Application of cost reporting provisions

The cost reporting rules apply to health insurers and ERISA group health plans, whether fully insured or self-funded (including grandfathered plans), governmental plans not offered by the federal government, and church plans. They do not apply to account-based plans (like health reimbursement arrangements), “excepted benefits” such as typical flexible spending accounts, dental, vision, and appropriately structured fixed indemnity plans.

Key annual reporting provisions

The required data that must be submitted under the cost reporting regulations is referred to by regulators as a “Section 204 data submission,” a reference to where the requirement is found in the CAA. The Section 204 data submission requires plans and insurers to submit certain information on prescription drug and other healthcare spending annually, including:

  • General information regarding the plan or coverage, such as the beginning and end dates of the plan year, the number of participants, beneficiaries or enrollees, and each state in which the plan or coverage is offered

  • Enrollment and premium information, including average monthly premiums paid by employees versus employers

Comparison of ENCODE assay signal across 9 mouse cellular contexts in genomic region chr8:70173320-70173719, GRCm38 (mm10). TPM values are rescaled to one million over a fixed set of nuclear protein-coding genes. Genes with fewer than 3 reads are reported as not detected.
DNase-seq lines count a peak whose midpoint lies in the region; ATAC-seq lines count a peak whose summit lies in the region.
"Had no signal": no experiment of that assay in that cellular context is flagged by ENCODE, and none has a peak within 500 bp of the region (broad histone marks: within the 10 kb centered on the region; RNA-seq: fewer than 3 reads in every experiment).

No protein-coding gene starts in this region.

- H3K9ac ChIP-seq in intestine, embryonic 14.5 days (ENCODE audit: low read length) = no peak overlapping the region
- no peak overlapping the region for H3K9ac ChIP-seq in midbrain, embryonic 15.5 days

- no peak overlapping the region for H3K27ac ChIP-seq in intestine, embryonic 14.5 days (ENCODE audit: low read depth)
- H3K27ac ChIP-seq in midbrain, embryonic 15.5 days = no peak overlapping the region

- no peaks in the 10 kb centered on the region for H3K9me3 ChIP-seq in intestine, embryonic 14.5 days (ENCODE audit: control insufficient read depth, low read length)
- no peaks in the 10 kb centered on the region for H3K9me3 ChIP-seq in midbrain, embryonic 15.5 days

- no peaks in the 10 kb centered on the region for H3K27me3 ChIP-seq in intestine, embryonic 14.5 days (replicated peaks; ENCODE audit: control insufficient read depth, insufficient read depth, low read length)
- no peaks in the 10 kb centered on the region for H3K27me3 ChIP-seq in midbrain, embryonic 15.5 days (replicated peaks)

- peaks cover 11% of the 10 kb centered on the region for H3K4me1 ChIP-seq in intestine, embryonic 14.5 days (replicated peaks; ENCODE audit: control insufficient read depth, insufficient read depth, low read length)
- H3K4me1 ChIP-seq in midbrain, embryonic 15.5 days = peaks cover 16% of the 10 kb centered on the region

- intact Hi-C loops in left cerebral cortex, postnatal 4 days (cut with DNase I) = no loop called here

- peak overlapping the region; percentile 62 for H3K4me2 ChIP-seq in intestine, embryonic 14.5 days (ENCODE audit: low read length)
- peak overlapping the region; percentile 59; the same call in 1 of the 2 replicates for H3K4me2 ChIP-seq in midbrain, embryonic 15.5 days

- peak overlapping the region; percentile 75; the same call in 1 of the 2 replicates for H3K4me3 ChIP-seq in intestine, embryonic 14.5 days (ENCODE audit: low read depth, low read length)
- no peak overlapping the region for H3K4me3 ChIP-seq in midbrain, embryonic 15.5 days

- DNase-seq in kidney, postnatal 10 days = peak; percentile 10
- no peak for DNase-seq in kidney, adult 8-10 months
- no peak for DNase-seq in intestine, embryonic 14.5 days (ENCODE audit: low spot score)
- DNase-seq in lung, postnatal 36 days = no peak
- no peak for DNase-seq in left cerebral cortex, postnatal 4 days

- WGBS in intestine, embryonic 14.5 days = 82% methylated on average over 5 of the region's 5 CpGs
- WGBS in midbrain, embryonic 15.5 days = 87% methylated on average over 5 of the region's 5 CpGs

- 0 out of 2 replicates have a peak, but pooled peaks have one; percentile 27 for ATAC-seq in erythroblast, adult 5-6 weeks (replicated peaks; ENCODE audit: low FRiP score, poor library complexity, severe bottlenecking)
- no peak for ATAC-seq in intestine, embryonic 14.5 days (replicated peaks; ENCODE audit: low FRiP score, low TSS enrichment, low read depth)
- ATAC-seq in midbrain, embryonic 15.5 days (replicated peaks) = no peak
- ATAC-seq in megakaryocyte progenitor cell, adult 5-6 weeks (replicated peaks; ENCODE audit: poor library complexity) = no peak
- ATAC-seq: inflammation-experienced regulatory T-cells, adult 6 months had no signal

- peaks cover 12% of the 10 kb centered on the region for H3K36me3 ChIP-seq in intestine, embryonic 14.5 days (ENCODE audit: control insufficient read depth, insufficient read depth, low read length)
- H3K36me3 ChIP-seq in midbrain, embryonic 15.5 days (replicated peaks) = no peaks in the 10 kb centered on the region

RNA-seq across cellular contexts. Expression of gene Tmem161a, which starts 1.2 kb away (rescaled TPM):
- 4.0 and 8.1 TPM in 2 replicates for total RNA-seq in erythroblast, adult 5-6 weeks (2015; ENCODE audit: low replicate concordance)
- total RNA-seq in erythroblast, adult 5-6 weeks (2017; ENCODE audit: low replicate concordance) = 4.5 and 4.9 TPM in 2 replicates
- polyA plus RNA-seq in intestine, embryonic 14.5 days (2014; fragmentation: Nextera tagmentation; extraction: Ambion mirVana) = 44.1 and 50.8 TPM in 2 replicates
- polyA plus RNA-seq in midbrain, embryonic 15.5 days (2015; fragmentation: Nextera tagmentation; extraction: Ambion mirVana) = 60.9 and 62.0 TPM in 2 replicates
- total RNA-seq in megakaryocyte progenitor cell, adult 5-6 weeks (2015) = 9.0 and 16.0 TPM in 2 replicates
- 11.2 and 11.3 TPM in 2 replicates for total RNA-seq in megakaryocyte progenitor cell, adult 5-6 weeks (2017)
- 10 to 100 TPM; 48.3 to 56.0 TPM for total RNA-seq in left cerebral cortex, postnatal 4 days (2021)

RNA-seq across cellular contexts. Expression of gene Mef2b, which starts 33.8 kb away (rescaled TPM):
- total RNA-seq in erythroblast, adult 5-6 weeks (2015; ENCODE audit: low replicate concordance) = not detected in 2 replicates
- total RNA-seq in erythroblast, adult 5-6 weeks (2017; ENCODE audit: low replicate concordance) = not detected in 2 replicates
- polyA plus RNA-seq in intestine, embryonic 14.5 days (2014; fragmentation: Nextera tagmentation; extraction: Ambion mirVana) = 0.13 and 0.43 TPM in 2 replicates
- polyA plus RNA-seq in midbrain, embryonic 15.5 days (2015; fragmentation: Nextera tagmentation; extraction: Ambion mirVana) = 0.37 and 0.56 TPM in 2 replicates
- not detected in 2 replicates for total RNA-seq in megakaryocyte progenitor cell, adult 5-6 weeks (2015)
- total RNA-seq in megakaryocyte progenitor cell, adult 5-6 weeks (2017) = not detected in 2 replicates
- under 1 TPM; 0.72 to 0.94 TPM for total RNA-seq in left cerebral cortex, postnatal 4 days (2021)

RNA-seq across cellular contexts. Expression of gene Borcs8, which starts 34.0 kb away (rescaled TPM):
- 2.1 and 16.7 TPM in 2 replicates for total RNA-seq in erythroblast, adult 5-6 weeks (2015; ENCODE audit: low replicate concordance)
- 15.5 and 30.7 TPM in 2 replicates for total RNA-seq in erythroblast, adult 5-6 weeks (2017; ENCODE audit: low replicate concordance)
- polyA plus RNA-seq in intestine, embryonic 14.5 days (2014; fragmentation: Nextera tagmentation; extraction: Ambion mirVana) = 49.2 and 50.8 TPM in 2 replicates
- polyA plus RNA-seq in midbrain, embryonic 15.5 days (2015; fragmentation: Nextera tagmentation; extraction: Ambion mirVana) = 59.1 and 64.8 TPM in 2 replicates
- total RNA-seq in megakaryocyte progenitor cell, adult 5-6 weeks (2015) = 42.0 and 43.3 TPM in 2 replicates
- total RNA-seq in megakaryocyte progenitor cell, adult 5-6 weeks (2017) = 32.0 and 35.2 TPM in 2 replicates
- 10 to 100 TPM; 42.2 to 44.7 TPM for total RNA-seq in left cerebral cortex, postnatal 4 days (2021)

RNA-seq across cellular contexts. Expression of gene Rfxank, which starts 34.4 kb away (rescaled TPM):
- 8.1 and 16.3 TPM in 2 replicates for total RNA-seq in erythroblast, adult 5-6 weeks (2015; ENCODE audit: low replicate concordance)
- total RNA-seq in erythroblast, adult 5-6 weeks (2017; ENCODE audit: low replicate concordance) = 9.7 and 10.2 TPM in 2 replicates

• Total healthcare spending, broken down by type of cost (hospital care; primary care; specialty care; prescription drugs; and other medical costs, including wellness services), including prescription drug spending by enrollees versus employers and insurers

  • The 50 most frequently dispensed brand prescription drugs

  • The 50 costliest prescription drugs by total annual spending

  • The 50 prescription drugs with the greatest increase in plan or coverage expenditures from the previous year

  • Prescription drug rebates, fees and other remuneration paid by drug manufacturers to the plan or insurer in each therapeutic class of drugs, as well as for each of the 25 drugs that yielded the highest amount of rebates

  • The impact of prescription drug rebates, fees and other remuneration on premiums and out-of-pocket costs

The rules further provide uniform standards and definitions including for identifying prescription drugs regardless of the dosage strength, package size or mode of delivery. Regulators will provide greater detail on each required data element of the Section 204 data submission in the submission instructions. Regulators also intend to provide an internet portal where the required data can be submitted.